‘Beware the Ides of March’ – A Wikipedia reference will yield this – In the Roman calendar, the Ides of March was a term used to denote 15 March. The term is still used in a colloquialsense for centuries afterwards to denote the middle of the month. In modern times, the term is best known because of Julius Caesar assassination on the Ides of March in 44 BC. The termhas come to be used as a metaphor for impending doom.
The Ides of March for us began with dismal playing performance and finally the early exit of the Indian cricket team from the World Cup. A mob mentality was reflected in our newspapers when tremendous public ire came to the fore. On the day of Gudi Padwa or Ugadi, a daily newspaper in Mumbai showed women in traditional Maharashtrian ceremonial attire wielding cricket bats, a grin on faces, with a headline that read ‘we will beat you up…we can play better cricket’.The burning of effigies, black humour sms texts and derogatory internet images, all point to the rising of ‘Wotan’ an ancient God of storm and frenzy and dual musings. Carl Jung wrote ofin his ‘Essays on Contemporary Events’ referring to the Germanic literature that gave birth to Wotan that ‘Wotan is the unleasher of passions and the lust of battle. Wotan symbolizes themass psychology in the collective consciousness of a people that shows up ‘primitivity, violence and cruelty’. Carl Jung studied contemporary events that led to the rise of Nazism. It is whaterupts in us when negative passions run high. We have seen the cascading situations that went totally out of hand in Mumbai and in Gujarat not many years ago. A multitude of reasons can beattributed to our failure with no one above blame, but importantly media can play a very critical role in lending voice and expression to fury. A picture is worth a thousand words, andwhat images did we see and what headlines did we read? We were aware of the impending doom in the World Cup. Every channel and publication worth its salt waxed eloquent about the talents or lack thereof our individual players. This was juxtaposed with writings on our dismal team dynamic, the politicization of the selection process, absentee leadership and a flagrant flouting of the authority and respect for the coach.In each of these and more lay the seeds of our failure. Passions run high in cricket and its fans along with the ability to morph unendingly, depending on whether we win or lose. Cricket is‘religion’, ‘binder of the Indian fabric’, ‘an anthem’, ‘a symbol of national pride’ when we anticipate winning, and when we lose, it transforms into a ‘just a game’ and at worst, ‘a medium for advertising and endorsements’, along with the baying for the blood of our players whom we want to flay. Public perception swings between two dualities of the players being either gods to be adored or demons to be hated and despised. The reality is that they are human, somewhere in between. The Ides of March brought doom also in the tragic and shocking form of Bob Woolmer’s death. The mystery shrouding the event, the needle of suspicion that left a whole team tainted stands testimony to the fact that cricket is a big stakes game. The price to be paid could be life. Many players in tern will face humiliation, even ostracism, a need to explain and justify to themselves and to people around them, and will need to cope, and recover to play again.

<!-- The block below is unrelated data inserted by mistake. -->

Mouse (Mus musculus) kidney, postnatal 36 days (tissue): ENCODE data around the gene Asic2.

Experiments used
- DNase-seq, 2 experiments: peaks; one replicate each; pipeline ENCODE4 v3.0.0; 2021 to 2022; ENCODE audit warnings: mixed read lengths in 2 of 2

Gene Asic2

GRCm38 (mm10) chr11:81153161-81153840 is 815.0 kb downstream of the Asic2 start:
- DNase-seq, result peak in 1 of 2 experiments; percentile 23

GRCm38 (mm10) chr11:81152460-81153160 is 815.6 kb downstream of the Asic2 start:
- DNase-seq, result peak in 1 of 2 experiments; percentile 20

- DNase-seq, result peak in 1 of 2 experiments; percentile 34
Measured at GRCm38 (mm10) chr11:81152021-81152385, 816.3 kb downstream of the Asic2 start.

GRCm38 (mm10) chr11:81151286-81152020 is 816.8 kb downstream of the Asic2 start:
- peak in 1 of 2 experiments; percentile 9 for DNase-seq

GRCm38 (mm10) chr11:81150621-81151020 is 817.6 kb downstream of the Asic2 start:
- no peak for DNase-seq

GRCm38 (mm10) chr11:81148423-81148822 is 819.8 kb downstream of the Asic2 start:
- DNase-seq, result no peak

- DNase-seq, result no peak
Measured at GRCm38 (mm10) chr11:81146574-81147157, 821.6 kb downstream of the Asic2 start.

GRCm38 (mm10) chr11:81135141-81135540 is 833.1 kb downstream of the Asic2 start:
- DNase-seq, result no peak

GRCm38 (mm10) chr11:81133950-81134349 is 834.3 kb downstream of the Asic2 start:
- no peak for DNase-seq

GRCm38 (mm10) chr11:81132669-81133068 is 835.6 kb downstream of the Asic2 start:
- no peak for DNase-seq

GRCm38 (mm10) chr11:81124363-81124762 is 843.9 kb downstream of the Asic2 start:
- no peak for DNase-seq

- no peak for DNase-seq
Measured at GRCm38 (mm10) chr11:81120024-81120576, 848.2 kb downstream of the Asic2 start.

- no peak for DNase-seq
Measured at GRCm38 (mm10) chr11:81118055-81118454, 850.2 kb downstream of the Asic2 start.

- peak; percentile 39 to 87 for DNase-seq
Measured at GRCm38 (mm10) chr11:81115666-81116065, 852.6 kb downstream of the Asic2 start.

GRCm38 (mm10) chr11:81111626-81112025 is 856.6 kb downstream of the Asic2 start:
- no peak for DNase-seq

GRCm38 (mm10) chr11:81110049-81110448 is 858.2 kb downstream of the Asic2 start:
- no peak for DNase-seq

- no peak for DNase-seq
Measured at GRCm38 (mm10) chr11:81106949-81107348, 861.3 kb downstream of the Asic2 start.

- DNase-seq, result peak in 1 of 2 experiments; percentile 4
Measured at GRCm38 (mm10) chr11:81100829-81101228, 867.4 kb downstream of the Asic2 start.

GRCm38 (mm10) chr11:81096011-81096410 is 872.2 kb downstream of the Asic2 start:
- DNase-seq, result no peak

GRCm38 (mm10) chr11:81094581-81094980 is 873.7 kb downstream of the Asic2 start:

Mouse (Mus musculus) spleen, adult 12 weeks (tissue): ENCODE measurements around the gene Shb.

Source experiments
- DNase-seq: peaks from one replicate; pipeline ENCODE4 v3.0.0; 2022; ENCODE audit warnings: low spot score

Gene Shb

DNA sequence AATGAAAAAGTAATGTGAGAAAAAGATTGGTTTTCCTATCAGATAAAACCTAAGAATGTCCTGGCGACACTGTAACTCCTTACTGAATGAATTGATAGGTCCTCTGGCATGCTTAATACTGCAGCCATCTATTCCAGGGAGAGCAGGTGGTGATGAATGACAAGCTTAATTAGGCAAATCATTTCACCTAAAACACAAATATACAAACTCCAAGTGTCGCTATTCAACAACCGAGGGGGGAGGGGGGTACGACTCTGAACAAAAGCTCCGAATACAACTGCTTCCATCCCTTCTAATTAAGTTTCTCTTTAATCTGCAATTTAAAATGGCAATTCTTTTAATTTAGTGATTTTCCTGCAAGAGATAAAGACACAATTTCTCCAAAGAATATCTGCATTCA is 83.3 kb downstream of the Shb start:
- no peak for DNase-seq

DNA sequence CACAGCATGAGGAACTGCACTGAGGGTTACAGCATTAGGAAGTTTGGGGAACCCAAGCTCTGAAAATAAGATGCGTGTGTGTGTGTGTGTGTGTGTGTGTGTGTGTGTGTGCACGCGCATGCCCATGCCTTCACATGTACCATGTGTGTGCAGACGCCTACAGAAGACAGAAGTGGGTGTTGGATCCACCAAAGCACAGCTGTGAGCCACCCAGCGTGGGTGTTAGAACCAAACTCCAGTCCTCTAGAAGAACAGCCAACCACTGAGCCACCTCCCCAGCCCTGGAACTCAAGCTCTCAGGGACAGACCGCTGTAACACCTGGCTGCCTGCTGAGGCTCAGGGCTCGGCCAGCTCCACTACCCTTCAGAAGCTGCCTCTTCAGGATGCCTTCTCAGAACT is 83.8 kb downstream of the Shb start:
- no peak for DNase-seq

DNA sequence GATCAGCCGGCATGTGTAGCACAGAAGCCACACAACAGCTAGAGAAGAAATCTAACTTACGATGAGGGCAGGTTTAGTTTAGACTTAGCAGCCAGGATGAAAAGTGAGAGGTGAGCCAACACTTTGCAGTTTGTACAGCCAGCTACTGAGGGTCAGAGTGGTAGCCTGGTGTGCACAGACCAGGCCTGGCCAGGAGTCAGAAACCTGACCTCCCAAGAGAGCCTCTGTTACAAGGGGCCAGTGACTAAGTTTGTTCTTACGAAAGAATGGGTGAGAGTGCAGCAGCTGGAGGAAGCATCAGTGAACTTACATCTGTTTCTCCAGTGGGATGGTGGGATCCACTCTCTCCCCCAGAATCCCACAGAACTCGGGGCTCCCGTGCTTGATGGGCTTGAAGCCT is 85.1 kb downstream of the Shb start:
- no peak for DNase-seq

As researchers we observe and interact with human subjects in their socio-cultural milieu. We study words and language, behaviour, and body language, with the intent to unearth emotions.Some times the subject is aware of and shares, at others she is aware of her emotions but cannot share them, and at other times she is unaware and unconsciously of these emotions thatare deep down in the realm of the unconscious. In a democratic culture, popular media is both a reflection as well as a mirror. It creates and refines our sensibilities and plays a role indefining our character as a people, especially in case of young people whose world view is getting formed.
A study of media is a tool to unlock our cultural consciousness as well as of ourunconscious.It will be interesting to study how other nations have coped with failures and losses where a game is accorded status of religion. Being a player of the game brings riches, adulation andfame. Is there a preparation for losing? What is the possibility of face saving that the self allows itself? What is the sense of personal responsibility and team responsibility that the loserfeels? Are there lessons we can learn as a people, as a business, as a team, and as individuals, of what not to be and what not to do? Does failure split and success bind? Do we as a peoplewant only to identify with winning and are our coping mechanisms for failure only about vicious anger and its imbalanced and faulty expression? Can we revisit ourselves with renewed hopeand in the words of Theodore Roosevelt ‘Dare Mighty Things’?